You may be familiar with the concept of organisms alive today that are relics of the ancient past, holdovers from times long ago. But this idea, misleading and poorly defined as it often is, is the source of much debate among scientists and science communicators, often revolving around the specific term we discuss in this episode: “Living Fossils.”
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What is a “Living Fossil?”
Depending on the source, “living fossil” can mean different things. Typically, the term is used to describe modern organisms, often rare or unique species, whose fossil relatives show little physical differences in shape and features. In other words, these are organisms that seem strangely similar to their ancient cousins. This usage of the term started with Charles Darwin in On the Origin of Species.
But there is no official definition of “living fossil,” and you’ll often see it used in varying ways, in the news, in books, in movies, and even in scientific discussions. There have been a few modern studies that have attempted to define the term in a more technical sense.
Lidgard and Love (2018) collected a list of criteria typically used to describe “living fossils,” which included prolonged persistence in the fossil record, slow evolutionary change, low diversity in modern groups, and retention of ancestral features, among other things.
Turner (2019) suggested a new phylogenetic concept of “living fossils” to describe organisms that: a) show little morphological change through deep time; b) contain few living species; and c) are unique in terms of their distant relation to other living species.
A Debated Term
“Living fossil” is a controversial term among scientists. Many criticize the term because of its lack of a clear definition, and because it can be downright misleading for the general public. Opponents of the term argue that it can give the impression that these organisms haven’t evolved since ancient times, which doesn’t fit with our understanding of evolution as a process that is always ongoing, even if it’s largely restricted to the kinds of things that don’t often fossilize, like soft tissues, genetic information, and behavior. Some have pointed out that it can even mislead scientists, that the perception of an organism as a “living fossil” can bias results of studies.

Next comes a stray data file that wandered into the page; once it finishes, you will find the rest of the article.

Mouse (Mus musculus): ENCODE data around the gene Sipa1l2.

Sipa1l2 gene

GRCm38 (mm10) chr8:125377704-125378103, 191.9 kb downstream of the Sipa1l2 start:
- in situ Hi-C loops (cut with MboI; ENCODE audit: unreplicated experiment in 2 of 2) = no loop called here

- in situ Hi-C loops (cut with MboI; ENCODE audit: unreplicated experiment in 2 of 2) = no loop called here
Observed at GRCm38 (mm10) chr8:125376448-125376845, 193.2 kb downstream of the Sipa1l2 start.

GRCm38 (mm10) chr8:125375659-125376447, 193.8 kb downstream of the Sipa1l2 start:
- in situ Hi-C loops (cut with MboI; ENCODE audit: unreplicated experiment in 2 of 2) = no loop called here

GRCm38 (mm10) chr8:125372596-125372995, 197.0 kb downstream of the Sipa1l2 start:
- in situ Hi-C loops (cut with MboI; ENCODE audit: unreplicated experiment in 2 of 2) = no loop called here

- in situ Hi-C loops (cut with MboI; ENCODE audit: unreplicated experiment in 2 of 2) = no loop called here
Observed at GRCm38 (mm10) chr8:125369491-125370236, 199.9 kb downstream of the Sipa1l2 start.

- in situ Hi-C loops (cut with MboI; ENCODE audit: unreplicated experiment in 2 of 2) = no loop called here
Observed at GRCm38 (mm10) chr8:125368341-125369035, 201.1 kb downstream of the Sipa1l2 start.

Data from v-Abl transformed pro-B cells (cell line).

This kind of confusion can make it that much easier for misunderstandings to spread through schools or news media, and it’s not uncommon for anti-evolution groups to use the term (the idea of organisms that “don’t evolve”) to try to undermine evolutionary science.
Some have suggested we get rid of the term altogether, while others have recommended replacements like the term stabilomorph to refer to organisms whose stability over time has allowed them to persist through major extinctions and environmental change.
The list of organisms that have been called “living fossils” is very long, but as you might expect, there’s plenty of disagreement over which – if any – actually deserve the title.
If you’d like to read more about discussion of this term, take a look at these links:
– Evolution in the Slow Lane (non-technical)
– Rates of evolution and the notion of “living fossils” (technical)
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